From Robert Charles Wilson, the author of the Hugo-winning Spin, comes Burning Paradise, a new tale of humans coming to grips with a universe of implacable strangeness. Cassie Klyne, 19 years old, lives in the United States in the year 2015 - but it's not our United States, and it's not our 2015. Cassies world has been at peace since the Great Armistice of 1918. There was no World War II, no Great Depression. Poverty is declining, prosperity is increasing everywhere; social instability is rare. But Cassie knows the world isn't what it seems. Her parents were part of a group who gradually discovered the awful truth: That for decades - back to the dawn of radio communications - human progress has been interfered with, made more peaceful and benign, by an extraterrestrial entity. That by interfering with our communications, this entity has tweaked history in massive and subtle ways. That humanity is, for purposes unknown, being farmed. Cassie's parents were killed for this knowledge, along with most of the other members of their group. Since then, the survivors have scattered and gone into hiding. Cassie and her younger brother Thomas now live with her aunt Nerissa, who shares these dangerous secrets. Others live nearby. For eight years they have attempted to lead unexceptional lives in order to escape detection. The tactic has worked. Until now. Because the killers are back. And they're not human.
©2013 Robert Charles Wilson (P)2013 Macmillan Audio
Have you ever gotten your money back for a book you bought at Audible.com? They offer refunds. I have over 500 books in my library and I've asked for my money back once. This book, will be the second one. It was that bad.
Burning Paradise is a story about earth living in a cloud of silent aliens. The story, of course, is about the group of people who know about the aliens and are in covert battle with them.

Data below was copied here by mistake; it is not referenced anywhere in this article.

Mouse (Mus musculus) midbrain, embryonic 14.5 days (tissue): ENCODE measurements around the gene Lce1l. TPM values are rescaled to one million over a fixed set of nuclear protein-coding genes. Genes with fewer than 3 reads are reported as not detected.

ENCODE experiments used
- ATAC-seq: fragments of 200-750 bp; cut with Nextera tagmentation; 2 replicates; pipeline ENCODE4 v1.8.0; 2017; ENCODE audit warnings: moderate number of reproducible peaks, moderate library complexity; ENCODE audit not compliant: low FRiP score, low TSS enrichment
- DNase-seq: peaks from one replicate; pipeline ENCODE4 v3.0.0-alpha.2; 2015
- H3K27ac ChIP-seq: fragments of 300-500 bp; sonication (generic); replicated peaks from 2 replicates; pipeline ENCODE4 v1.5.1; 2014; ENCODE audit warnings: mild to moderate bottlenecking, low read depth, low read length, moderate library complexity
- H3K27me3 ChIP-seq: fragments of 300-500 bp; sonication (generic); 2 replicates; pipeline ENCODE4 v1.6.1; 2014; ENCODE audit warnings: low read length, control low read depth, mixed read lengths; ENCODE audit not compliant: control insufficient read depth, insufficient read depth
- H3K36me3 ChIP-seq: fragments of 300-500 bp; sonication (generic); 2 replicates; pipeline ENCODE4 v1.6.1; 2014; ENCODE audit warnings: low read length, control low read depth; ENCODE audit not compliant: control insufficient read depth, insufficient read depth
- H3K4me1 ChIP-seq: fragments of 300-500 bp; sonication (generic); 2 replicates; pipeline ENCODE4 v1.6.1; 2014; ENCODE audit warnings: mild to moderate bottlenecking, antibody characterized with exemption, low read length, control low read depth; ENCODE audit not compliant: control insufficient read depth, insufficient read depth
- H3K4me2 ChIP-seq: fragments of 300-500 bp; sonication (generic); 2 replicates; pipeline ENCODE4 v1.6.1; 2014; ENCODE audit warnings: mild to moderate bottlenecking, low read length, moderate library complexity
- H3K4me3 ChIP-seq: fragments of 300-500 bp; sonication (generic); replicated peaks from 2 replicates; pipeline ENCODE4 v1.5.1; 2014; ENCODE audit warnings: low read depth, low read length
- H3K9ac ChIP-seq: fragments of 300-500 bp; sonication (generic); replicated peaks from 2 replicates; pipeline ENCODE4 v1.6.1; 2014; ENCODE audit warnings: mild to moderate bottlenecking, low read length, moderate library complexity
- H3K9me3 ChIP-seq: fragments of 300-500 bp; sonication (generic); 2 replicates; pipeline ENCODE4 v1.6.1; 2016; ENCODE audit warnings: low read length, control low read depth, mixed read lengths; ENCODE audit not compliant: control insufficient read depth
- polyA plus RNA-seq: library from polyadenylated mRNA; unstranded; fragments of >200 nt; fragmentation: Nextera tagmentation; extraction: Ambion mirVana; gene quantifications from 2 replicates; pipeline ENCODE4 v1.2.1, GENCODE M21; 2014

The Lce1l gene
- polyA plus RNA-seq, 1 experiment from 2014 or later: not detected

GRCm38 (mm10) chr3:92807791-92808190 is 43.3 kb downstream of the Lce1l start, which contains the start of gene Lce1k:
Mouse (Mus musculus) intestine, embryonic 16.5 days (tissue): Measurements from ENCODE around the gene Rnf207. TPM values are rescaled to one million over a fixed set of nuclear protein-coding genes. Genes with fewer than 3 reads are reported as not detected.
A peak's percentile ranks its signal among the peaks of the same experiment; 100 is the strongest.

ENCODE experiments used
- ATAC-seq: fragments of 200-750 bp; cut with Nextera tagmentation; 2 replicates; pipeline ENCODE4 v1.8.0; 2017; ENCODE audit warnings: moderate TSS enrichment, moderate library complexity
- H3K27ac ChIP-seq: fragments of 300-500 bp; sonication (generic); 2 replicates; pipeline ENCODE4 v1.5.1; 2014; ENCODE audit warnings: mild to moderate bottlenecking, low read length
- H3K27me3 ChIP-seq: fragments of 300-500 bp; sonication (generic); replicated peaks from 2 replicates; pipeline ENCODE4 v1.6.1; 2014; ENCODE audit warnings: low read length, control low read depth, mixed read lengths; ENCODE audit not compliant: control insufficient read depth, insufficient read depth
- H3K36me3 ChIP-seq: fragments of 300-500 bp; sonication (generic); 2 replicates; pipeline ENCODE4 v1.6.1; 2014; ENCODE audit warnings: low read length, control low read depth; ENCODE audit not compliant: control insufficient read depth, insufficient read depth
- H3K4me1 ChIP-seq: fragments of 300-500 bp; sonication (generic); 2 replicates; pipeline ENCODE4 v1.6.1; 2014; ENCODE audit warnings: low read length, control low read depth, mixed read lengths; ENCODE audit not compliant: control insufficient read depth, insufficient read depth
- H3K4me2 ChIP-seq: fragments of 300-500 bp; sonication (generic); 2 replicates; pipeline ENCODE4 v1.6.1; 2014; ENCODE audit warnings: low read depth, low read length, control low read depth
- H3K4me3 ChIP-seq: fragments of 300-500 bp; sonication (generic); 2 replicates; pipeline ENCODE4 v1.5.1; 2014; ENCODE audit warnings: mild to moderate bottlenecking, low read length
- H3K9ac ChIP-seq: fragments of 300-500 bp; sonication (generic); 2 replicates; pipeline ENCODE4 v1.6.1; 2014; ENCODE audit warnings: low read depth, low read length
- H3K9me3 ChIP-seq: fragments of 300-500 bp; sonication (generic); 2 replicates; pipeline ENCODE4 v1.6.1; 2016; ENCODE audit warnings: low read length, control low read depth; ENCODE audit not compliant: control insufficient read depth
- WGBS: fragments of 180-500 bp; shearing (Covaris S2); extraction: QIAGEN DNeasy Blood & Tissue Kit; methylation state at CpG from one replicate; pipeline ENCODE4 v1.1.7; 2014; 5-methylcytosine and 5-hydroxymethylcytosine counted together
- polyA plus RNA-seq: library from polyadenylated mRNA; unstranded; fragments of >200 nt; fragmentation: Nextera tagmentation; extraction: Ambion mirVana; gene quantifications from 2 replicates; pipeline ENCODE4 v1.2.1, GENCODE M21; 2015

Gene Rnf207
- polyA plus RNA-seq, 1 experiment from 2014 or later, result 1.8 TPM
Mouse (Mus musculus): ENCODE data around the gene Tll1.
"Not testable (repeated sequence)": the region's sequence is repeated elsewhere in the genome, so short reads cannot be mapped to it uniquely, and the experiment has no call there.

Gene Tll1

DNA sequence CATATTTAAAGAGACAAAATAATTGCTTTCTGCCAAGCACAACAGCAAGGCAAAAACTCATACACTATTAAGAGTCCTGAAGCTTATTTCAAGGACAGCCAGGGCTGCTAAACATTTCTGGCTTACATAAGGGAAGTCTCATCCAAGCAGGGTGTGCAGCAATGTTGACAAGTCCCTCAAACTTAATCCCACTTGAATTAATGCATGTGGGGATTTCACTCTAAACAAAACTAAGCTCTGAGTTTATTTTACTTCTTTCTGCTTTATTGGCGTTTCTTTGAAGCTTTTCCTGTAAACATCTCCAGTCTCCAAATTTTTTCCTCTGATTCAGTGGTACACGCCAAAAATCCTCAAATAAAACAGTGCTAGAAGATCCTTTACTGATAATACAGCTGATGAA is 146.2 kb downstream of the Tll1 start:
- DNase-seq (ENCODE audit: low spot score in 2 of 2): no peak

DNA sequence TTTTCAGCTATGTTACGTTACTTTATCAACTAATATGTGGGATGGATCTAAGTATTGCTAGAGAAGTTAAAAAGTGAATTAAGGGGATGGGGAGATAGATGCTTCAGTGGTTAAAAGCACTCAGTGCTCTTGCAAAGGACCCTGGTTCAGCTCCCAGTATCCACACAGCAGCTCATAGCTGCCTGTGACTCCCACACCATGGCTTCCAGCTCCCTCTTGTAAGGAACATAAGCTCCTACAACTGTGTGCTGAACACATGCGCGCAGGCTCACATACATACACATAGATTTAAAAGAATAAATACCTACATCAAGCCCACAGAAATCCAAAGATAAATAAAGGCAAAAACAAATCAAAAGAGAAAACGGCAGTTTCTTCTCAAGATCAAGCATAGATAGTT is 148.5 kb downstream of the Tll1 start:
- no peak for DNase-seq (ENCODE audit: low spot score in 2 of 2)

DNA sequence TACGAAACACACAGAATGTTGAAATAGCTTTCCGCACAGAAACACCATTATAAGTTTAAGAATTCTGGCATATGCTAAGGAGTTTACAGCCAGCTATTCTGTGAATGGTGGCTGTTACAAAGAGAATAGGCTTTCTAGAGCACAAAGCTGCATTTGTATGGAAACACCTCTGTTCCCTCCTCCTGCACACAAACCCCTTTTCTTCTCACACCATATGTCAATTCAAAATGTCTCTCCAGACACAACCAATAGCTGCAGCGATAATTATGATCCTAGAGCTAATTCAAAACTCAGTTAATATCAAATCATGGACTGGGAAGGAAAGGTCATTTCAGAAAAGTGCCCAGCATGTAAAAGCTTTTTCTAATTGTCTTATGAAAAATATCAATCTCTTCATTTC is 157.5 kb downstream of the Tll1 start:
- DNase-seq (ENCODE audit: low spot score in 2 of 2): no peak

The premise of this book was interesting and even the first half was ok. But it's like the author didn't know how to finish it, or got bored with his own characters, or was too enamored with the idea of this alien force so forgot to actually develop the characters of the humans--the ones who drove the story and the ones the reader (listener) is supposed to care about.
I didn't get to know or care anything about ANY of the human characters. The main heroine, Casey, was boring from the start and didn't do anything to become more interesting. The slightly "colorful" side characters didn't have any flair or interesting characteristics at all.
The ending, well, call it a spoiler alert if you like, but it just fizzles. I expected at least a big confrontation, something to make it worth my time that I stuck with it for 8 hours, but nothing happened. Oh my gosh it was bad.
Scott Brick, the narrator, I usually like, but Brick has a sardonic lilt to his voice that is perfect when the story has a smart-alecky lead character, or a little bit of humor. Also, Brick doesn't do women's voices at all, so he was a terrible fit for this book. This story took itself way to seriously for Brick to be reading it. I swear towards the end it sounded like Brick was bored stiff too.
If you want a semi-sci-fi or sci-fi-lite recommendation, listen to The Rook, or This Book is Full of Spiders, or Carrion Comfort. I don't recommend this book.
This is a pretty good book- surprisingly believable and well laid out as to not give it all away at the beginning.
Very well thought out and surprisingly gripping- Weird comparison, but kind of like the movie Red Dawn, but without the Russians or bad acting
Took me about three days or so to finish the book- was very compelled to hear the whole thing.
Having been introduced to RCW's work (Spin) just in 2012, and loving it enough to finish the series, I have to say that Burning Paradise isn't for romance or action-genre buffs. However, if you really like sci-fi/fantasy--especially of the speculative variety, this should appeal to you. Wilson does seem to be peculiarly fascinated with self-replicating machines, and I truly cannot fault him for that; their Hypothetical (pun intended) existence IS fascinating.
The characters are well-written. The plot is great. The performance is spectacular, as always-Scott Brick's voice never detracts from the story. All in all, as a story, I enjoyed this audiobook immensely and will listen to it again.
So, because I never include spoilers, this concludes my review. Happy listening! ;)
I'm a fan, so I loved everything about the story. I think Wilson has a fantastic imagination, and then weaves that into words.
Leo and Ethan. Mr. Wilson seems to have a difficult time with developing female characters.
Scott Brick is not one of my favorite narrators. His voice is a combination of Eeyore (very mournful) and William Shatner (dramatic pauses)
I compensate for this by kicking up the narration speed to 1.25.
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